Matty Sicurella .... grip
Joseph Viano .... grip (as Joe Viano)
Russell Caldwell .... electrician (uncredited)
 
Casting Department
Sylvia Fay .... extras casting
 
Costume and Wardrobe Department
David Charles .... associate costume designer (as David M. Charles)
Kevin P. Faherty .... wardrobe supervisor
Hartsell Taylor .... wardrobe supervisor
 
Editorial Department
Gary Burritt .... negative cutter: Kona Cutting
Pam Di Fede .... second assistant editor: New York
Joe Fineman .... post-production consultant
Elizabeth Schwartz .... first assistant editor: New York
Terilyn A. Shropshire .... first assistant editor: Los Angeles (as Terilyn Shropshire)
Bambi Sickafoose .... second assistant editor: Los Angeles
Mary Skinner .... post-production assistant
Nick Smith .... assistant editor
Mike Stanwick .... color timer
 
Music Department
Brad Dechter .... orchestrator
Sandy DeCrescent .... music contractor
George Greif .... music advisor
Tom Kramer .... music editor
Tommy LiPuma .... additional music producer: songs
Tommy LiPuma .... score producer
Tommy LiPuma .... score supervisor
Johnny Mandel .... additional music producer: songs
Michael Mason .... scoring coordinator
Robert Schaper .... score mixer
Wayne Shorter .... musician: tenor and soprano sax
Peter Erskine .... musician (uncredited)
 
Transportation Department
Richard Babcock .... driver
Ed Battista .... driver
Henry Boyle .... driver
Richard Curry .... driver
Phil Ford .... driver
John Leonidas .... teamster captain
Dennis Radesky .... teamster co-captain
Barry Sweeney .... driver
James Patrick Whalen Jr. .... driver (as James Whalen Sr.)
 
Other crew
Michael Alpert .... unit publicist
Andrew Bernstein .... set production assistant
Carol Chambers .... assistant: Mr. Foley
John C. Ching .... assistant: Mr. Foley
Christie Colliopoulos .... assistant: Mr. Tokofsky
Sandy Cuomo .... production coordinator
Patricia Anne Doherty .... location manager
Dianne Dreyer .... script supervisor
JoAnn Foley .... office production assistant
Marisa Forzano .... associate: Mr. Pacino
Christopher Gambale .... location manager
Gregory Gieras .... set production assistant
Raphaella Giugliano .... assistant production accountant
Mike Hall .... unit publicist
Julie Hansen .... post-production accountant
Antonio Huidor .... production assistant
David Hummel .... production assistant
Delroy Hunter .... parking coordinator (as Delroy M. Hunter)
Bud Isenberg .... insurance
Tim Judge .... assistant
Leslie Loftis .... set production assistant
Justin Moritt .... set production assistant
Christo Morse .... office production assistant
Donald Murphy .... office production assistant
Christopher D. Ozerofer .... production counsel
Bridget Pickering .... assistant: Mr. Timmerman
Danielle Rigby .... set production assistant
Lori H. Schwartz .... production associate
Susan Senk .... unit publicist
Stacey Spencer .... craft service
Laurence Starkman .... title designer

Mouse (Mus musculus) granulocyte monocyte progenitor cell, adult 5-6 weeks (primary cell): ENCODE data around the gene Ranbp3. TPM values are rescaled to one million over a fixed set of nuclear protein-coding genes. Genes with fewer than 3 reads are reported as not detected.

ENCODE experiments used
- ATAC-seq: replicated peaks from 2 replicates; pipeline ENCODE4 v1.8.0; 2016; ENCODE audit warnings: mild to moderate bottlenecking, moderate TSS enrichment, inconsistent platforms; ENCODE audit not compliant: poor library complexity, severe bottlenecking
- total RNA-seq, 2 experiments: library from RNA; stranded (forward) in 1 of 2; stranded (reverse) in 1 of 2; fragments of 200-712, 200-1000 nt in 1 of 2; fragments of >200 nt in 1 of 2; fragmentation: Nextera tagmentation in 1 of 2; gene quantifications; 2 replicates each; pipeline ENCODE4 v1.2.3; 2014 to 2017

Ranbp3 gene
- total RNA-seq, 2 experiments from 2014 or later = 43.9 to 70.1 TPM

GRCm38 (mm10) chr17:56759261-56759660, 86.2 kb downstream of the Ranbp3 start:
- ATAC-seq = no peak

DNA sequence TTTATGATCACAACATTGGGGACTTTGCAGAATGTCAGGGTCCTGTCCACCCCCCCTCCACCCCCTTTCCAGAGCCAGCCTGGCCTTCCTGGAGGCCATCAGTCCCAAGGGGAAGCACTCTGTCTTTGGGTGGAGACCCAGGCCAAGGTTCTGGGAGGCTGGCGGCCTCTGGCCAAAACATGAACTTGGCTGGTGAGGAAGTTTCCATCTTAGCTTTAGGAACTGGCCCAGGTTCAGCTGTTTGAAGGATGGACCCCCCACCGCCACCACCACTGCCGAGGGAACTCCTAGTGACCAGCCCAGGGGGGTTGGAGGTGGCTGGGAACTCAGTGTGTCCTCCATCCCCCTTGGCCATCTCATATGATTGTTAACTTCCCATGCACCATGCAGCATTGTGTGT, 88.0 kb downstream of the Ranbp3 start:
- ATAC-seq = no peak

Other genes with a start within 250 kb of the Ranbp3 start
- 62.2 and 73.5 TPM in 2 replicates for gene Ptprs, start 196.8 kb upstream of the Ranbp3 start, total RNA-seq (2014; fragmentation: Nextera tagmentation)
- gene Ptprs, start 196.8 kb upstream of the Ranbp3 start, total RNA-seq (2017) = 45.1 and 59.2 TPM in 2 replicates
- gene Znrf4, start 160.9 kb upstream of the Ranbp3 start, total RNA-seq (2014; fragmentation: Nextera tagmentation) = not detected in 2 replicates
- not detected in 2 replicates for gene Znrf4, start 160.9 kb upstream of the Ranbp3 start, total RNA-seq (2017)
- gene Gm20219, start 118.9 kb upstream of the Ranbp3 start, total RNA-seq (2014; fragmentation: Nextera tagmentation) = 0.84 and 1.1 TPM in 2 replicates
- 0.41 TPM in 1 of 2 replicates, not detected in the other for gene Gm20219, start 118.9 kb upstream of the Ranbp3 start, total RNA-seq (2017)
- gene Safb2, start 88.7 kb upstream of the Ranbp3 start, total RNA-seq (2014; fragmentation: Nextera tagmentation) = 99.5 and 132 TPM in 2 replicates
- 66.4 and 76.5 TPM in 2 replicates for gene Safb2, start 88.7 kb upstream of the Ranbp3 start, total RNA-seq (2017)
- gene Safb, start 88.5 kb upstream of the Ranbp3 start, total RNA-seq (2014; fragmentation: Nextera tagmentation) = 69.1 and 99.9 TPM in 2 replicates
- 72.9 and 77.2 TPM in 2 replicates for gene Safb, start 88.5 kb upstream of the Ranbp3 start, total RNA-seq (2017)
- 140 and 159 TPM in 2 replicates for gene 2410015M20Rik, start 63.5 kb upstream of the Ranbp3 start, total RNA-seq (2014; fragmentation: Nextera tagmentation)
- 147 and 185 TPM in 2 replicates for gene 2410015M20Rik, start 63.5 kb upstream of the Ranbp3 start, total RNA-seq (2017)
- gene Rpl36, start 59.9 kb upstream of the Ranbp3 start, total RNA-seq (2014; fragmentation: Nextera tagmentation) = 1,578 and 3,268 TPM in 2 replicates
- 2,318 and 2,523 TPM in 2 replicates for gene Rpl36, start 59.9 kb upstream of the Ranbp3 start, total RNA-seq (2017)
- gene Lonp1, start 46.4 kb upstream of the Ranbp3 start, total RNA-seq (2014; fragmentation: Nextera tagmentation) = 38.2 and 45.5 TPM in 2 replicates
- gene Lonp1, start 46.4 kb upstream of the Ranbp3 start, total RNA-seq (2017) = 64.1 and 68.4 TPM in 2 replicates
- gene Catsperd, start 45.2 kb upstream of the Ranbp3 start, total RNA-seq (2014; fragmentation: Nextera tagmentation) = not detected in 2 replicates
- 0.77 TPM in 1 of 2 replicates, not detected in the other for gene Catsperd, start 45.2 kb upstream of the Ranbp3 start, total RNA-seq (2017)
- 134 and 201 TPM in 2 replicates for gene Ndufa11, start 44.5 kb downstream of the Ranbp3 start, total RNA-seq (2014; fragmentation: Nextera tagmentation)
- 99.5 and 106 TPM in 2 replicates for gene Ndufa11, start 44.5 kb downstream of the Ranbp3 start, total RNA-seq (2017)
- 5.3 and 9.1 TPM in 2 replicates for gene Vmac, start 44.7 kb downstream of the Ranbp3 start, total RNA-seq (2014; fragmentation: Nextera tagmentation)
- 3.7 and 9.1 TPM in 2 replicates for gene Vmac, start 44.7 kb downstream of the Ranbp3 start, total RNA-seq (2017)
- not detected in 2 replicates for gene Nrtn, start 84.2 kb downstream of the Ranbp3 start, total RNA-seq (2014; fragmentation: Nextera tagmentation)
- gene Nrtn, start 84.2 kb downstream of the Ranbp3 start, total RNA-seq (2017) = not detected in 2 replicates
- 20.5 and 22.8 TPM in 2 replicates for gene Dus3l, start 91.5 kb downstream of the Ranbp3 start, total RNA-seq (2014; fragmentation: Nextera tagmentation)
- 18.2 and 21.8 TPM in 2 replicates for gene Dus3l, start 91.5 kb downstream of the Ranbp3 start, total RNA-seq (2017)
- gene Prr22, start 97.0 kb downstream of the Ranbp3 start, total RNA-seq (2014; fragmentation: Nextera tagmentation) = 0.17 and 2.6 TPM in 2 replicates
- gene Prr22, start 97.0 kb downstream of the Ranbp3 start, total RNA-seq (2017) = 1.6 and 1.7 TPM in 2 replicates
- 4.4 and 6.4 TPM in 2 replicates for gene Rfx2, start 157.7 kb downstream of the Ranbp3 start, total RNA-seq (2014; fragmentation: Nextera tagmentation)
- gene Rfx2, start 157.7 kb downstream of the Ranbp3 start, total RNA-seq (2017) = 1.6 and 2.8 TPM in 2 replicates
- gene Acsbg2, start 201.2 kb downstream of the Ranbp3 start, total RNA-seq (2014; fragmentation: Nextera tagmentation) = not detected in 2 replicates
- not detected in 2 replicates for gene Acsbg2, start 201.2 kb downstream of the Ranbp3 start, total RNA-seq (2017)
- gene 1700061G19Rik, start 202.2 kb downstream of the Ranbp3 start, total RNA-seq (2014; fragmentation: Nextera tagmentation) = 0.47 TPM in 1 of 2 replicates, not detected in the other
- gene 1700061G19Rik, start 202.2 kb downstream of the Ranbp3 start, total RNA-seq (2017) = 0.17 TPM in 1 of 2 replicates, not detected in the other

Michael Vieira .... assistant: Alec Baldwin
Rosanne Vogel .... production accountant
Christian von Tippelskirch .... assistant location manager
Nicholas Wolfert .... production assistant
 
Thanks
Jacob A. Bloom .... thanks (as Jake Bloom)
Steve Brookman .... thanks
Tom Hunter .... thanks
Jon Levin .... thanks
Harvey Polly .... thanks
 

Production CompaniesDistributorsOther Companies
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Additional Details

Also Known As:
MPAA:
Rated R for language
Runtime:
100 min
Country:
Language:
Color:
Aspect Ratio:
2.35 : 1 See more »
Sound Mix:
Certification:
Argentina:13 | Australia:M | Canada:14A (British Columbia/Manitoba) | Canada:14 (Nova Scotia) | Canada:AA (Ontario) | Canada:13+ (Quebec) | Finland:K-10 | France:U | Germany:12 | Iceland:L | Netherlands:AL | New Zealand:M | Norway:5 | Peru:14 | Portugal:M/12 (Qualidade) | Singapore:M18 (cut) | South Korea:15 | Spain:13 | Sweden:11 | UK:15 | USA:R (certificate #31643)
Company:

Did You Know?

Trivia:
When approached about the movie, David Mamet asked for $500,000 for the movie rights and another $500,000 to write the screenplay, which Zupnik agreed to pay, planning to cut a deal with a cable company to bankroll the movie. However, because of the uncompromising subject matter and abrasive language, no major company was interested in financing the project. Ultimately, financing came from multiple small cable and video companies, a German television station, an Australian movie theater chain, several banks, and New Line Cinema.See more »
Goofs:
Continuity: While Shelley is recounting to Roma the latter part of his close of his $82,000 Nyborg sale, the office door is wide open, no lights are on in the office, and clearly nobody is moving around in the office. Then Shelley calls to Williamson for more leads. When the camera angle changes, the office door is closed and Williamson has to open the door to come out into the room to answer that "the leads are coming."See more »
Quotes:
George Aaronow:Come in here! I work here. I didn't come in here to be mistreated.
Williamson:Go to lunch, will you?
George Aaronow:That's why I've, I've, I've... I've came to work today! That's why!
Williamson:The leads are coming in, I'll let you know.
George Aaronow:That's why I came in here! I thought...
Williamson:Just to go to lunch!
George Aaronow:I don't wanna go to lunch!
Williamson:Go to lunch, George!
George Aaronow:When does he get off? Talking that way to a working man.
Williamson:[trying to enter the room]
[...]
See more »
Movie Connections:
Referenced in Employee of the Month (2006)See more »
Soundtrack:
Blue SkiesSee more »

FAQ

What exactly happens between Williamson, Lingk and Roma? Why does Roma lose his temper with Williamson?
Williamson goes home before Roma closes the deal with Lingk. Yet the next day Williamson says he had the signed contract on his desk before he left for the night. Is this a continuity error?
What is the significance of the title?
See more »
60 out of 74 people found the following review useful.
Mamet Sells It, 13 January 2002
Author: jhclues from Salem, Oregon